18 September 2006


From ages 6 to 14 I aspired to become an architect. As a child I used to spend hours drawing floor plans of homes, fancying myself the heir of the great Frank Lloyd Wright, who once lived in the city of my birth, Oak Park, Illinois. Taking a drafting course in high school convinced me that architecture was not for me after all. Nevertheless, I still have an interest in the subject. When my niece married a Chicago architect a few months ago, he and I discovered we had much to talk about. Moreover, when some friends visited my home many years ago, they noticed that much of the art on my walls consisted of cityscapes and buildings. I hadn't put two and two together before that, but I realized then that I still care about the buildings where we live our lives from day to day. A week ago last friday Comment published a thoughtful article by David Greusel, Why architecture matters. It's a great piece and I can easily resonate with the concerns expressed therein.

Charles Bridge, Prague (© 1976 David T. Koyzis)
In late 1976 I visited Prague (right), the capital of what was then still called Czechoslovakia. Immediately I fell in love with this perfect jewel of a city, with many of its buildings dating back to the 14th century when the Emperor Charles IV made it his capital. Because it was spared the destruction of the two world wars, it still retained its character — at least at its centre. Of course, three decades ago the country was under the communists, whose rule affected the architecture constructed between 1948 and 1989. Prague thus offered a fascinating contrast within its own borders. On the one hand was the old city, constructed in grand style befitting the seat of an emperor.

On the other hand, the periphery of the city suffered from the blight of a dour stalinist architectural style imported from the Soviet Union. For communists any human touches to our homes, schools, workplaces and public buildings are deemed remnants of a decadent capitalism, to be replaced eventually by a sternly proletarian functionalism divorced from the realities of human communities and the relationships nurtured therein.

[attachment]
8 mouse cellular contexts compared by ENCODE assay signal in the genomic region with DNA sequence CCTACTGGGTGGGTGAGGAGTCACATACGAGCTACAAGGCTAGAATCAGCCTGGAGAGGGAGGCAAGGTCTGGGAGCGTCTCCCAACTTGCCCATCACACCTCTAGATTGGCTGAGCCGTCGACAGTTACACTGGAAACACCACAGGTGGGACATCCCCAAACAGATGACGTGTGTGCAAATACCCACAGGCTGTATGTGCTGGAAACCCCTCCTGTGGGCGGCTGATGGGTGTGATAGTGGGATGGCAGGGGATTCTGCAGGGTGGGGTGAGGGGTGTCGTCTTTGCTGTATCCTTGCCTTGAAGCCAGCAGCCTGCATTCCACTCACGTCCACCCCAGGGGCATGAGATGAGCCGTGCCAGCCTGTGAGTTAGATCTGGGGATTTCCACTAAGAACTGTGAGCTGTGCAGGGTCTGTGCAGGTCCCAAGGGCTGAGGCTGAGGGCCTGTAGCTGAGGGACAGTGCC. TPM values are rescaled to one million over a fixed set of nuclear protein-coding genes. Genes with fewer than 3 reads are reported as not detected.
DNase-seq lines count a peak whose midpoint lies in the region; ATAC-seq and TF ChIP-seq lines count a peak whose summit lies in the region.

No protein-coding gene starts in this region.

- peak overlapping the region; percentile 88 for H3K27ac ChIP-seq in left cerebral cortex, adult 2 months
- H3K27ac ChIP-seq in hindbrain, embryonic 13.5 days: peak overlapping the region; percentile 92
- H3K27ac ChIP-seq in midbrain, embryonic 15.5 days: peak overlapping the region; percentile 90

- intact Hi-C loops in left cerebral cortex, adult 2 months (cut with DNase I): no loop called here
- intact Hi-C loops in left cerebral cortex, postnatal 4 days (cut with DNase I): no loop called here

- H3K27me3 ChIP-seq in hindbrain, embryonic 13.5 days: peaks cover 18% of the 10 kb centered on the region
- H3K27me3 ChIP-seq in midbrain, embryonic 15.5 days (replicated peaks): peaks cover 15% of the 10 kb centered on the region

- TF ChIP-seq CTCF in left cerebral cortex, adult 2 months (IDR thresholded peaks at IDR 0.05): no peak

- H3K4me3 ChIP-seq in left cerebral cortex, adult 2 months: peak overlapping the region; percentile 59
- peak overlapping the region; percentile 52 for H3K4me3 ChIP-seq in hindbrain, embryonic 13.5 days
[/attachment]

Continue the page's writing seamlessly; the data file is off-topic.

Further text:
We can be grateful that the communists saw fit to retain the late mediaeval heart of Prague, rather than effacing it altogether as they did the former East Prussian city of Königsberg, now known as Kaliningrad. This suggests that, despite the depredations of a destructive worldview, the rulers of Czechoslovakia recognized the treasures they had inherited from their precommunist predecessors and rightly sought to preserve them for future generations.

Chicago Skyline (© 1976 David T. Koyzis)
Yet there are places in the noncommunist western world where the architectural legacy of previous generations is too easily cast aside when economic imperatives dictate. For example, my home city of Chicago (above left in 1976) boasts some of the best known cutting-edge architecture in the world. However, in my personal library I have a nostalgic volume titled, Lost Chicago, by David Lowe, filled with more than 200 pages of photographs telling the sad story of a city's vanished heritage. Of course, some of this perished in the Great Fire of 1871, but most of it was deliberately destroyed to make way for something newer and ostensibly better.

Back in 1984, when the decision was made to demolish the old Chicago & Northwestern terminal on Madison and Canal Streets, and build in its place a metal and glass skyscraper to be called the Northwestern Atrium Center, I wrote a letter of protest to the Chicago Tribune, subsequently published in the 23 June issue of that year. Here is the letter, with which, apart from a few rhetorical flourishes, I still agree:

It saddens me to see the stately old Chicago & Northwestern terminal about to be demolished. To try to soften the blow, the railroad has put up signs and banners cheerily proclaiming, "We're on our way up," meaning, of course, that where the old station now stands will soon be erected yet another of those characterless glass office buildings with an enclosed shopping court at its base. One more link with the city's past will have been sacrificed barbarously at the altar of progress and the almighty dollar.

Chicago is rather like a vain movie star, afraid to let the world see the signs of its age and refusing to grow old gracefully. Every generation the city seems compelled to undergo a facelift, allowing itself to live on an illusion of perpetual youth while eradicating any continuity with its own past. Not every building should be preserved merely because it is old, of course, but the reckless compulsion to destroy and rebuild is not healthy either. Not only has such a city lost touch with its own soul, but it is hardly acting as a fit caretaker and steward of the valuable resources and treasures bequeathed by past generations. When will Chicago learn to value its own heritage instead of glorifying its rootlessness?

More than two decades later, as I look back on what I wrote then, it occurs to me that we need to address an important question: Given that we cannot and should not save every building that has ever been constructed, what criteria should we use to decide which to preserve and which to replace? I'd love to hear some discussion of this.

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can be contacted at: dtkoyzis@gmail.com